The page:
Method Validation for Measurement of Hair Nicotine Levels in Adolescents with Congenital Heart Disease (CHD)

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Johns Hopkins University
The use of e-cigarettes (i.e., vaping) among adolescents in the United States has recently doubled, as reported by SAMHSA in 2020. Adolescents who have survived congenital heart disease (CHD) are at an elevated risk to the harmful effects of e-cigarettes. When CHD survivors reach 12 years of age, they begin the process of transitioning care from a pediatric to an adult cardiologist which entails them assuming more responsibility for their health care. In the US, 1/3 of those with CHD discontinue cardiology care during the transition period, which is the time where they are exposed by peer pressure to start using e-cigarettes (Jackson et al., 2018). Therefore, there is a need to assess exposure to tobacco for adolescents with CHD in order to develop and implement prevention strategies. Hair nicotine concentration has been increasingly used as a biomarker for tobacco use and second-hand exposure due to the ease of collection and storage. Among chromatographic methods, hair analyses have been commonly performed with liquid chromatography–tandem mass spectrometry (LC–MS/MS) or GC/MS, due to their sensitivity and ability to specifically detect nicotine (Kim et al., 2008). Few studies, however, have examined an isotope dilution method for measuring hair nicotine in GC/MS. The aim of this study was to validate the isotope dilution GC/MS method for measuring nicotine in hair samples obtained from adolescents who have survived congenital heart disease. There are several ways to assess an individual’s exposure to nicotine, including collection of saliva, urine, and hair samples. This study found that GC/MS-based isotope dilution method is a valid approach for determining nicotine in hair samples. The validation process involved assessing linearity, precision, limit of detection, and recovery. Using calibration standards, linearity was strong amongst all batches (R2 > 0.99). The average of the limit of detection was 0.144, which was comparable to previous studies. The precision and recovery values were also within the acceptable range. Additionally, the correlation between primary and duplicate hair sample analyses indicated good reproducibility and consistency. The results contribute to the growing body of evidence supporting the use of hair nicotine as a reliable and non-invasive biomarker for assessing nicotine exposure in research and clinical settings.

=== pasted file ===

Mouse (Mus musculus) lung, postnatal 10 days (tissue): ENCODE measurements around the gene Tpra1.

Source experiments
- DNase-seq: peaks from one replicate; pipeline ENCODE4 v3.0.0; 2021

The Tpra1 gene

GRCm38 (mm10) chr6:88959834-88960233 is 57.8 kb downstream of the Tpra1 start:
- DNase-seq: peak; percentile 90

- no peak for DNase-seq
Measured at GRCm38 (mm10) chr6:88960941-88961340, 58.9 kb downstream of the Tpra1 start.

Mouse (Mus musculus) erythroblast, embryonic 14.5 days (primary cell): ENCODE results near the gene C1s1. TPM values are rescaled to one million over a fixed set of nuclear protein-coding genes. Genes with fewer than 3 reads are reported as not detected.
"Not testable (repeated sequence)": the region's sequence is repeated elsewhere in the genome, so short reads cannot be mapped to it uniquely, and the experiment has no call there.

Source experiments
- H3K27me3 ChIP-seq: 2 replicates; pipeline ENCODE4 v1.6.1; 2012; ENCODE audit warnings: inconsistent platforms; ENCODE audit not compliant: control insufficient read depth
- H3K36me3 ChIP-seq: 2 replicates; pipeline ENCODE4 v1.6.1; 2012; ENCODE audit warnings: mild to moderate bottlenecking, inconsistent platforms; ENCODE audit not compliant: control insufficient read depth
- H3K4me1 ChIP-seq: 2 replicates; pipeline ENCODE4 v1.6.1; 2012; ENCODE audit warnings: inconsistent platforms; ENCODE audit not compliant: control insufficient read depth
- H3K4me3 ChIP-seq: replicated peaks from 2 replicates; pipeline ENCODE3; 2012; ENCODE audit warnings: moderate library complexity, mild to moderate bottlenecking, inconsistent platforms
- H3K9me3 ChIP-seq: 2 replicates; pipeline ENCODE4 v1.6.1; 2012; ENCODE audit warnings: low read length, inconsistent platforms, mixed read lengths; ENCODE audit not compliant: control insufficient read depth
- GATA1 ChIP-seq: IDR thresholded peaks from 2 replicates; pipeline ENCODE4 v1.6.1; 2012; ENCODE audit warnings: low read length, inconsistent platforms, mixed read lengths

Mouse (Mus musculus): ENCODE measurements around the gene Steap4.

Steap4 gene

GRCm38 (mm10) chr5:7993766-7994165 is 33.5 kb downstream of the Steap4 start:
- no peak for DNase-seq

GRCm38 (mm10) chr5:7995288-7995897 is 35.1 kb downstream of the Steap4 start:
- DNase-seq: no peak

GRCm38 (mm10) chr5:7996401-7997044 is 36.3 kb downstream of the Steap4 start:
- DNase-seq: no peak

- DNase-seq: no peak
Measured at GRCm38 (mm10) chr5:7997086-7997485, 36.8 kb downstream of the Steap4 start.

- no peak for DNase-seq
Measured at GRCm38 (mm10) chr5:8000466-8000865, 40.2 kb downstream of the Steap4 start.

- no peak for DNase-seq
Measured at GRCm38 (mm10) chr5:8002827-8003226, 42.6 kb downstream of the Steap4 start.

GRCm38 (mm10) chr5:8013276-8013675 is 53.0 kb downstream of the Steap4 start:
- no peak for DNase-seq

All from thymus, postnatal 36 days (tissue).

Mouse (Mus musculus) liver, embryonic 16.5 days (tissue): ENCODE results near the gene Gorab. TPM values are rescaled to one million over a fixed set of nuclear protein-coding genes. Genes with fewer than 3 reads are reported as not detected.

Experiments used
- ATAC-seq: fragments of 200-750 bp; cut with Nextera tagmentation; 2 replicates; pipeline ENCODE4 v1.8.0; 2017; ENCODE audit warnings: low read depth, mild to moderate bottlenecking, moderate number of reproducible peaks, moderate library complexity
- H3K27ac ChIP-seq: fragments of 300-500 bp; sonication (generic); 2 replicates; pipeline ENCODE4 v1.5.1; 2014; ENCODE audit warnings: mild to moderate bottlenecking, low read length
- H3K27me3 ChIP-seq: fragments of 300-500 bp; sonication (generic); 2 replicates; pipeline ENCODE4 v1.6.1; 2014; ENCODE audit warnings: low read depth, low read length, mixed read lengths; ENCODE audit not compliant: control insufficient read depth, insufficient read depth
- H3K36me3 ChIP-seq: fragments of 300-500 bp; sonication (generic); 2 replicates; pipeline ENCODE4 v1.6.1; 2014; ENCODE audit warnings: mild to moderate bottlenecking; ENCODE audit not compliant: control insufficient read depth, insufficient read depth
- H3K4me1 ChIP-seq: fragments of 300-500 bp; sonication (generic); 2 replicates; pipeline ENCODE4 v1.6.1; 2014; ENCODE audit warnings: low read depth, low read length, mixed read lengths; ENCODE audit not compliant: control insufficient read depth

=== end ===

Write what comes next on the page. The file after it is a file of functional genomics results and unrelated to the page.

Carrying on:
Environmental health, risk assessment, nicotine, children, public health, congenital heart disease, CHD, GC/MS, chromatography, hair, analysis